Coleman: Teaching is unpleasant work. No question about it. It has its rewards. One feels happy about having a job well done. Washing the dishes, waxing the floors (things I also do on a regular basis since I’m a bachelor) have their rewards. I am pleased when I have done a good job waxing the floor and I’ve taken an enormous pile of dirty dishes and reduced them to sparkling clean ones. On the other hand, if I didn’t have to, I would never engage in waxing the floors, although I’m good at it. I’m also good at teaching; I’m considered very good at teaching, both by myself and others. And I’m also terrifically good at washing dishes, in fact. On the other hand, I certainly would never make a bunch of dirty dishes just for the joy of washing them and I would not teach a course just for the joy of teaching a course. (…) if someone were to suddenly say to me, look you can sit in this office and talk and do physics with the same people, everything would be the same except you would never have to teach a course and never have to see a graduate student, and we’ll halve your salary — I’d leap at the offer.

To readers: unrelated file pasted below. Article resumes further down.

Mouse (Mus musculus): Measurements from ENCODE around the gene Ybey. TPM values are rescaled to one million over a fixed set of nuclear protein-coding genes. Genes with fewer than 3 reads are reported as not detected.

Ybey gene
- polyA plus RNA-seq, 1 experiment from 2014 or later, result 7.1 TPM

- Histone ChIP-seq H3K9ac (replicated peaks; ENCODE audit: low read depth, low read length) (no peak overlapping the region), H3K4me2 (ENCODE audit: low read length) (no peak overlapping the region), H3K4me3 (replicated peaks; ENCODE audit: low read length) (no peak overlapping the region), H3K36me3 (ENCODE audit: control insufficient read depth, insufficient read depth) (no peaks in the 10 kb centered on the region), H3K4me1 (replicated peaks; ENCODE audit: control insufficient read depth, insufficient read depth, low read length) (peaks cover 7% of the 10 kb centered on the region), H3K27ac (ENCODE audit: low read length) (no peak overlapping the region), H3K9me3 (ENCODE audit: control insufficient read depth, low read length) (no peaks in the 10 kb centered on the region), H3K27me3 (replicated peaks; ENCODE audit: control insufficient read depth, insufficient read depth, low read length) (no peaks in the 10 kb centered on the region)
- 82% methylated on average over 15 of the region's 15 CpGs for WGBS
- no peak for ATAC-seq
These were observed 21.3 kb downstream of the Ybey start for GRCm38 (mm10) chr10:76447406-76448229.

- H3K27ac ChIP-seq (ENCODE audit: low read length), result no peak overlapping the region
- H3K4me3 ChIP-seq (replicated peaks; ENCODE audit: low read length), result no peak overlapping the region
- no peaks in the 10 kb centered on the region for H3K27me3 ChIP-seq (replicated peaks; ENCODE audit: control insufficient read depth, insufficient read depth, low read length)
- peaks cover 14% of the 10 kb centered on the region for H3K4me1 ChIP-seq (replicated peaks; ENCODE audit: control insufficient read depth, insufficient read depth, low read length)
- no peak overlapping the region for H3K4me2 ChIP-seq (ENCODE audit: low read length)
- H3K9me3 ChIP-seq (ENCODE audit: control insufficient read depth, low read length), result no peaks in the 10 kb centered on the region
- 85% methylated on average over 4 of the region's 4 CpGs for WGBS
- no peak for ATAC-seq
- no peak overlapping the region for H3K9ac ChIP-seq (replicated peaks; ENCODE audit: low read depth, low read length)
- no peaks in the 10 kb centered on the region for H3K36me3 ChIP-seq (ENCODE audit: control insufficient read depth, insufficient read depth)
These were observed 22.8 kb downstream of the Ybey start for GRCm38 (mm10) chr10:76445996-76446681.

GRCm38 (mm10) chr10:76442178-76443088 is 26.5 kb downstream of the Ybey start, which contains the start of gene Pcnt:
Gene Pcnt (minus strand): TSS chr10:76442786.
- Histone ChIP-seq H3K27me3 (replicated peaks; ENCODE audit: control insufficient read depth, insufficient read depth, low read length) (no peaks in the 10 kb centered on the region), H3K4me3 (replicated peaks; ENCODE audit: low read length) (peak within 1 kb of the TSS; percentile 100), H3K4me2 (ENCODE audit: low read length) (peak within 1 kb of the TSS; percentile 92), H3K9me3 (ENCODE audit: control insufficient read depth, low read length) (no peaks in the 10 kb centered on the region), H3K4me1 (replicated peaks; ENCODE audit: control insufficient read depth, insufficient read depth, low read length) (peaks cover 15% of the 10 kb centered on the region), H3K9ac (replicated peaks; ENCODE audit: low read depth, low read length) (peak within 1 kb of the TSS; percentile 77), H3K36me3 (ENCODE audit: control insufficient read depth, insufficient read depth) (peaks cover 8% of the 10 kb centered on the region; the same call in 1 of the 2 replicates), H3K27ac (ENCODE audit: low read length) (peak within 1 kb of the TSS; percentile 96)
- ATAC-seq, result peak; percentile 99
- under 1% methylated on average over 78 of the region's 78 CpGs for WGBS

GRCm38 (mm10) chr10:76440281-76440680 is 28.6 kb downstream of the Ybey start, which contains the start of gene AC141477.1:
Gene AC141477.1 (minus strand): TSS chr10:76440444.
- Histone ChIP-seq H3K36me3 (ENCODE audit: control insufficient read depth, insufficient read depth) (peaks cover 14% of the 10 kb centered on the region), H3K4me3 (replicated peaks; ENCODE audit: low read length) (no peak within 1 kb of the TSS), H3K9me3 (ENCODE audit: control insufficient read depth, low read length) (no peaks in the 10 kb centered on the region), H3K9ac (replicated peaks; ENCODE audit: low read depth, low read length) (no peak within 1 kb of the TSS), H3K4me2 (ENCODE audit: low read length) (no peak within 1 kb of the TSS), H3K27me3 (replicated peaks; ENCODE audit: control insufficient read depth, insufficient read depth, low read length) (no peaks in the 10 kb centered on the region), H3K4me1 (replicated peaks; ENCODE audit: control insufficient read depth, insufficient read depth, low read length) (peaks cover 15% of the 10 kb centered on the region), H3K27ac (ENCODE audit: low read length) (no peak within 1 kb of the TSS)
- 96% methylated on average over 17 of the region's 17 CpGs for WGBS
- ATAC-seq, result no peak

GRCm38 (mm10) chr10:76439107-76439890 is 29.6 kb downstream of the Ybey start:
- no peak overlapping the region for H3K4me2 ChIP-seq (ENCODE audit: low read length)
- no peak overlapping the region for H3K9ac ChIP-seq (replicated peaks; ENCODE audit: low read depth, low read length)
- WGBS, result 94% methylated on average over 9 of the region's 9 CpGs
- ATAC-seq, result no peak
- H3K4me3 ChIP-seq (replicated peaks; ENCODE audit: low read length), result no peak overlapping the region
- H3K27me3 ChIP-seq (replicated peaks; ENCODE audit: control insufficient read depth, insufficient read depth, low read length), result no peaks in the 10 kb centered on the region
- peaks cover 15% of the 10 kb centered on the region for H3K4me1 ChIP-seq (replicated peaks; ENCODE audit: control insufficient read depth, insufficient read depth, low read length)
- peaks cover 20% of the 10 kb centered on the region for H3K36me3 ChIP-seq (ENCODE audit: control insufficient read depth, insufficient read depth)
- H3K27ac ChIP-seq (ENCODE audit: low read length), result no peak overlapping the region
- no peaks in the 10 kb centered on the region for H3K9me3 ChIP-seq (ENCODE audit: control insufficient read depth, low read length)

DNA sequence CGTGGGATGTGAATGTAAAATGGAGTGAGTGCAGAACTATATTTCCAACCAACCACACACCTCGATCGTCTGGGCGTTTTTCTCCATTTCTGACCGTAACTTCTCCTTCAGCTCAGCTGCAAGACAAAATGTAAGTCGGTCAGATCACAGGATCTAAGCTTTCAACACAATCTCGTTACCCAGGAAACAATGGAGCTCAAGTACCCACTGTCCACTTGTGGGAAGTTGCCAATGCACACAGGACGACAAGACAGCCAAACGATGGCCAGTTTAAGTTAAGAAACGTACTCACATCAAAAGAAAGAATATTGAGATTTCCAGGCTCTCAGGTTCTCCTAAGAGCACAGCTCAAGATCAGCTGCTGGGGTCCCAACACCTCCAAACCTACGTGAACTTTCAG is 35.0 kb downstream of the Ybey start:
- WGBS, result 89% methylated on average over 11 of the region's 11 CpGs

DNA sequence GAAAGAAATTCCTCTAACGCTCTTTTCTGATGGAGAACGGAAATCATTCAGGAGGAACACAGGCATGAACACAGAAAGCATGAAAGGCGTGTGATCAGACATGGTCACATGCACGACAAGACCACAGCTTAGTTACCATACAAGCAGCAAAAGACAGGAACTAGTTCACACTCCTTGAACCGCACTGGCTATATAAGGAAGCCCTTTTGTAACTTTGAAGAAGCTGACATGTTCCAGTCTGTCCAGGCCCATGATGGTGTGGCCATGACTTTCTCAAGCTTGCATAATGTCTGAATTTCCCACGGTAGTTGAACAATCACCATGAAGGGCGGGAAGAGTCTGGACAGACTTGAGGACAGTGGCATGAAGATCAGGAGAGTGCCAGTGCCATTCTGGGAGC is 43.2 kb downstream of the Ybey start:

Sopka: So I guess really you would be happier with the format of an institute of theoretical physics? Rather than a teaching institution like a university?
Coleman: Well no. That makes it too abstract. Because that means, would you like to have a position at, say, the Institute for Advanced Studies? And then all sorts of other things would enter the picture. Like you’d have to live in Princeton which is truly an awful experience. (…) It’s a terrible place. Dullest place in the world. No I wouldn’t say that, but certainly the dullest place at which decent science or decent scholarship is done in the world today. The only advantage to Princeton is that it’s close to Princeton Junction.